A townhouse is like a house in that the owner owns both the structure and the land on which it sits; but it is not free standing, so "the land on which it sits" is limited to the front and back yards. Townhouses are connected to one another in a row, and are usually two or three stories tall. They share many of the characteristics of condominiums.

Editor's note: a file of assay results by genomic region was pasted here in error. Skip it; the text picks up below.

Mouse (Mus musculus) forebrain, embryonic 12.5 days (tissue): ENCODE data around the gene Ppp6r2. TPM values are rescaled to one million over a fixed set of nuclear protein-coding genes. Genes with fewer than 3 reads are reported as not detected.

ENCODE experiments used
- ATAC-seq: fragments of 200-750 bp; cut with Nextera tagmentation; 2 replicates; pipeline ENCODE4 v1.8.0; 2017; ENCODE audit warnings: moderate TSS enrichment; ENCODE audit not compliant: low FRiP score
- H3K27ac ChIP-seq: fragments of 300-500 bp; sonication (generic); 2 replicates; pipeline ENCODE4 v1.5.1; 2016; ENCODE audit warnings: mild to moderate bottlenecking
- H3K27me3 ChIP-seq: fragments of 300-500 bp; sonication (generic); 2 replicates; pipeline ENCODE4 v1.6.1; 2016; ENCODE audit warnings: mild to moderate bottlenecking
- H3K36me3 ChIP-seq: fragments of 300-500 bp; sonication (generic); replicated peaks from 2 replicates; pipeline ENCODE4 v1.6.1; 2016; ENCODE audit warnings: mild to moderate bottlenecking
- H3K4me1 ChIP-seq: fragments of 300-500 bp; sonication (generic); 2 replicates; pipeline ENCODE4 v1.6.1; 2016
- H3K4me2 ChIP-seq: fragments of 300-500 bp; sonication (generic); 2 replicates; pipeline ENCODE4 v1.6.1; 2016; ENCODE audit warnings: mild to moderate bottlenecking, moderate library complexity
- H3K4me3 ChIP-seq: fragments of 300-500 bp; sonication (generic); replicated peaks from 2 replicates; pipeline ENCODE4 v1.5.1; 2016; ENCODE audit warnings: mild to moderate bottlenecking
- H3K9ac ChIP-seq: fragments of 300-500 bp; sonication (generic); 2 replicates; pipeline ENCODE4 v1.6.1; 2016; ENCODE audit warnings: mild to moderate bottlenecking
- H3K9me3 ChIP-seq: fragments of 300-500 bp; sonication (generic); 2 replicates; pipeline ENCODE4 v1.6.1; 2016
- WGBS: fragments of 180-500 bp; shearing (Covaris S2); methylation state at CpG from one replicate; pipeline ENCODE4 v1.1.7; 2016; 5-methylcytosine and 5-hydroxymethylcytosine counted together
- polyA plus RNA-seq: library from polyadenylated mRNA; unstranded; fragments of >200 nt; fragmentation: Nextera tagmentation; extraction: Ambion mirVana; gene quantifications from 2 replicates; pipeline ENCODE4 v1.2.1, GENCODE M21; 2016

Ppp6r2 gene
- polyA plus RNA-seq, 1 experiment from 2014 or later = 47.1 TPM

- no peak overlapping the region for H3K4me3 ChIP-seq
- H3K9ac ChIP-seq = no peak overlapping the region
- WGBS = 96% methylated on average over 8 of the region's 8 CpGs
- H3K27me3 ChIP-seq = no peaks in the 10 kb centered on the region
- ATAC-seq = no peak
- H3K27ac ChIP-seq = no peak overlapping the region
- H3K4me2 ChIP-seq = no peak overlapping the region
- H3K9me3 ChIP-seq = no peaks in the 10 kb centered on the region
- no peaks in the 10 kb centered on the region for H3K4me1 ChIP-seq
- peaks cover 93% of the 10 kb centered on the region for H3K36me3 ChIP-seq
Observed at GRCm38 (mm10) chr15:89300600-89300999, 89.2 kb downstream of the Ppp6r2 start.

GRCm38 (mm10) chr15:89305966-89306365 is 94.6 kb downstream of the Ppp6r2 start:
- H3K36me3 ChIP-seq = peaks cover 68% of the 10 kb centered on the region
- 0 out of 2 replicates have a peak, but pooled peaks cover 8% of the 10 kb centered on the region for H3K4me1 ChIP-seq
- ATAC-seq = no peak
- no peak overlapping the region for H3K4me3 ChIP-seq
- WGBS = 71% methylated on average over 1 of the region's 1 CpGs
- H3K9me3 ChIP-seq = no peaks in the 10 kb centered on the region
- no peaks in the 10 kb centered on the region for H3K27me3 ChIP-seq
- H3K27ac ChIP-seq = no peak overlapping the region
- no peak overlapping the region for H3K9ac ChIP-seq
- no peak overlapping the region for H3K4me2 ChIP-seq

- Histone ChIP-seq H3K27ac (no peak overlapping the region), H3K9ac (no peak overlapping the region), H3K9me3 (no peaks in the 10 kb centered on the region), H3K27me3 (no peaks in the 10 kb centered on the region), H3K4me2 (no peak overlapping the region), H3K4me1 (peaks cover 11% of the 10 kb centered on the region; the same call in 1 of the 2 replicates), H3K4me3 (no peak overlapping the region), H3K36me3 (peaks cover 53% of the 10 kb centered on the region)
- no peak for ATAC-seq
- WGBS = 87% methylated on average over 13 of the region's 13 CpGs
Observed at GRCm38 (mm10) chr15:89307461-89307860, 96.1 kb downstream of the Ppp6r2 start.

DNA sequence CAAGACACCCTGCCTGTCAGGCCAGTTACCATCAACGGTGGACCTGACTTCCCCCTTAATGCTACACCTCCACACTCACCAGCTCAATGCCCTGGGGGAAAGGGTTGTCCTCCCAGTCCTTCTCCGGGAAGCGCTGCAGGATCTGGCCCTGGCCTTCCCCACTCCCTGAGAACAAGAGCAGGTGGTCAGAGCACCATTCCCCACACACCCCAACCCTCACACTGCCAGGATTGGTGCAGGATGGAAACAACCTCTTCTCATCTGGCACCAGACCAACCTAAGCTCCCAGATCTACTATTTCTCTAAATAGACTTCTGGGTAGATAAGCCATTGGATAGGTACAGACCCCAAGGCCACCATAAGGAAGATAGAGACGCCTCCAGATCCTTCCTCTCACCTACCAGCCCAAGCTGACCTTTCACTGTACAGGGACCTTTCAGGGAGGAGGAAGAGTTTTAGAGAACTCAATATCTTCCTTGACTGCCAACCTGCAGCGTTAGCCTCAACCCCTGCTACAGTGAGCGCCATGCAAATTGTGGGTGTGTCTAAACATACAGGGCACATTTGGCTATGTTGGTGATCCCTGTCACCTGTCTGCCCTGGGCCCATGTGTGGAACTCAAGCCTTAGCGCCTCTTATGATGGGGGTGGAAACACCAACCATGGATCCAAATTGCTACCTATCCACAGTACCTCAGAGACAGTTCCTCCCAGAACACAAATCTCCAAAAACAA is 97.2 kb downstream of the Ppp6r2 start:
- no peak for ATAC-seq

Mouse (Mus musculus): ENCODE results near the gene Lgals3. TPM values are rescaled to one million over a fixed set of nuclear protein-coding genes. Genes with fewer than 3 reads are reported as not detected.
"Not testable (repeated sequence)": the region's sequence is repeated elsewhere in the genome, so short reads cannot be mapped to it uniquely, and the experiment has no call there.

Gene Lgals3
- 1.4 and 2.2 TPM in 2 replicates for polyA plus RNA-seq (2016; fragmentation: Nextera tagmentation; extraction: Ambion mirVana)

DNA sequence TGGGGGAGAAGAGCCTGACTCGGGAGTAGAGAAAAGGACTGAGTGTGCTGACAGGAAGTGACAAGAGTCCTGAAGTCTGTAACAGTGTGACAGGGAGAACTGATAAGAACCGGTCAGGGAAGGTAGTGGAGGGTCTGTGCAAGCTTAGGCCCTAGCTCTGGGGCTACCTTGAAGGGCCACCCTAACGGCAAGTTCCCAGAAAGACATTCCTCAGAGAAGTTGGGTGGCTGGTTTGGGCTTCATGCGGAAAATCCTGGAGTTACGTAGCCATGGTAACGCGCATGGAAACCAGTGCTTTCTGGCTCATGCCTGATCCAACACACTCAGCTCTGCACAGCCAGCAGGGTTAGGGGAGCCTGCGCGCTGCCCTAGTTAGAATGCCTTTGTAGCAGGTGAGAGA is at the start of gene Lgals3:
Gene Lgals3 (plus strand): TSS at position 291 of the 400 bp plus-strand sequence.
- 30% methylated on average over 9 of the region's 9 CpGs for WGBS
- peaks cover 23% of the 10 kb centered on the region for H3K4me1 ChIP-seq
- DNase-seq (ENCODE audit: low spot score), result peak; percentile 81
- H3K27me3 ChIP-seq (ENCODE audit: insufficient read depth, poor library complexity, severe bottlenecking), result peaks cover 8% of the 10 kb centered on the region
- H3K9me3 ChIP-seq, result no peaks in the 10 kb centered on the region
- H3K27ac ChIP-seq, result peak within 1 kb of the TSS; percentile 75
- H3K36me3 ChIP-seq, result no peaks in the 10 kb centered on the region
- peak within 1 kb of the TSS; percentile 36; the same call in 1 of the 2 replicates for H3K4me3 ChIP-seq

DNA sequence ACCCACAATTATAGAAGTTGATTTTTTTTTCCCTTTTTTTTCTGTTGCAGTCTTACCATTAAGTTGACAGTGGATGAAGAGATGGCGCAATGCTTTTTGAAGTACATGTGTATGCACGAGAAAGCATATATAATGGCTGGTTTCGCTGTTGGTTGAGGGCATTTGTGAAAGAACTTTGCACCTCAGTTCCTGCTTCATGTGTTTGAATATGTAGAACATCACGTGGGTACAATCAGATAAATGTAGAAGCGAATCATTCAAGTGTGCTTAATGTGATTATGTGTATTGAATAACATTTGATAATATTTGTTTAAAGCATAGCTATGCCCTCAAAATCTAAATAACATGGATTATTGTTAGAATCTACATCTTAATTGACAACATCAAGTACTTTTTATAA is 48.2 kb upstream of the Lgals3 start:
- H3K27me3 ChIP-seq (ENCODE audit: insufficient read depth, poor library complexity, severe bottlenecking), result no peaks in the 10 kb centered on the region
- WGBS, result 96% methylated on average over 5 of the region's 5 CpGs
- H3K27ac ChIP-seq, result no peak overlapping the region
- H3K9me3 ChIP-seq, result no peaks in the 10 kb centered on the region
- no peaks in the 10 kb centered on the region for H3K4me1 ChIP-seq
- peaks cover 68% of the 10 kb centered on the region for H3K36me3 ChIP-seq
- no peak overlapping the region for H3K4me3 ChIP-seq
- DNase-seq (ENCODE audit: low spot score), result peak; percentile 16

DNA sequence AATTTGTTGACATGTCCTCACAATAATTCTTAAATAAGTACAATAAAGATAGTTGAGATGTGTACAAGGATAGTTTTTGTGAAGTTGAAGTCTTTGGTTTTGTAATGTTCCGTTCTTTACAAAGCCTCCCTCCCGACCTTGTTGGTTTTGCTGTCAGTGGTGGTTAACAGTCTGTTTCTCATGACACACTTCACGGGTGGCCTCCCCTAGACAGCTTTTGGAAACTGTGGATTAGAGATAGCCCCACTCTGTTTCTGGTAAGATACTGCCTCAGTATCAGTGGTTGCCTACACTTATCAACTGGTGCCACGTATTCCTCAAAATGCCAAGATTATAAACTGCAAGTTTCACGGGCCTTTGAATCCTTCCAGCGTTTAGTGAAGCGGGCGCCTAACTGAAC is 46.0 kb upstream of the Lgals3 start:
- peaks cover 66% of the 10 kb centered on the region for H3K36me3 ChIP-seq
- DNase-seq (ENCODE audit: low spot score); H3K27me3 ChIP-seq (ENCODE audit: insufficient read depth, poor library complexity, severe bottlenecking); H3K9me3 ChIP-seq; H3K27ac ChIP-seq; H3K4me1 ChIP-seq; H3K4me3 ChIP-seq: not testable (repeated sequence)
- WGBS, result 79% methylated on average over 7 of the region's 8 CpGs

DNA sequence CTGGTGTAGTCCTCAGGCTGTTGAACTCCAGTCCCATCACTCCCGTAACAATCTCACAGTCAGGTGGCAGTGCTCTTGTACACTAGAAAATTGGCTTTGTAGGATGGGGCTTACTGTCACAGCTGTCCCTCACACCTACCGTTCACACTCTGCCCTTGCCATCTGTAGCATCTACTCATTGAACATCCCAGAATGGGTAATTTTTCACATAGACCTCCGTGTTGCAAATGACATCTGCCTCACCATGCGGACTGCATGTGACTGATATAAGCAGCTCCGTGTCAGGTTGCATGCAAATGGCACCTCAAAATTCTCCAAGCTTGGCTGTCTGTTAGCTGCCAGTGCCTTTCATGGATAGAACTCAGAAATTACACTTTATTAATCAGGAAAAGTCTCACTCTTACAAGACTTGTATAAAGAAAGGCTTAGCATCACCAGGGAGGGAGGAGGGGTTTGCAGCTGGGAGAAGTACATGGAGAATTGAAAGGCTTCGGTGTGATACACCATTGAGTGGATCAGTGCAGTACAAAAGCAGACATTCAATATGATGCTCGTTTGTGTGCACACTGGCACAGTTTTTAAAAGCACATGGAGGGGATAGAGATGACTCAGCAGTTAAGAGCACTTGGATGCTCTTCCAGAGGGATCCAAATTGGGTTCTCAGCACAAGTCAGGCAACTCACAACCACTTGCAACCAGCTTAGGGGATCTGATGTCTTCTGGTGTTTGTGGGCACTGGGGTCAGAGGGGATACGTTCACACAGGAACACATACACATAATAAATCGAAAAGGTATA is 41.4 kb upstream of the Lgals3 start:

Like townhouses, condominiums are attached to one another. If you own a condo, you do not own the land surrounding your living space. A condo owner owns only the unit itself, which is taxed as an individual entity, and sometimes a percentage of the common areas of the community. Condo communities may provide such shared facilities as a pool, gym, tennis courts and clubhouse, all maintained by the condo association, which takes care of all day-to-day management tasks. This is one of the key advantages of condo living...all the joy of using the amenities, none of the hassles of maintaining them. Condominium owners pay a monthly fee to the condo association, which also sets the rules for the community.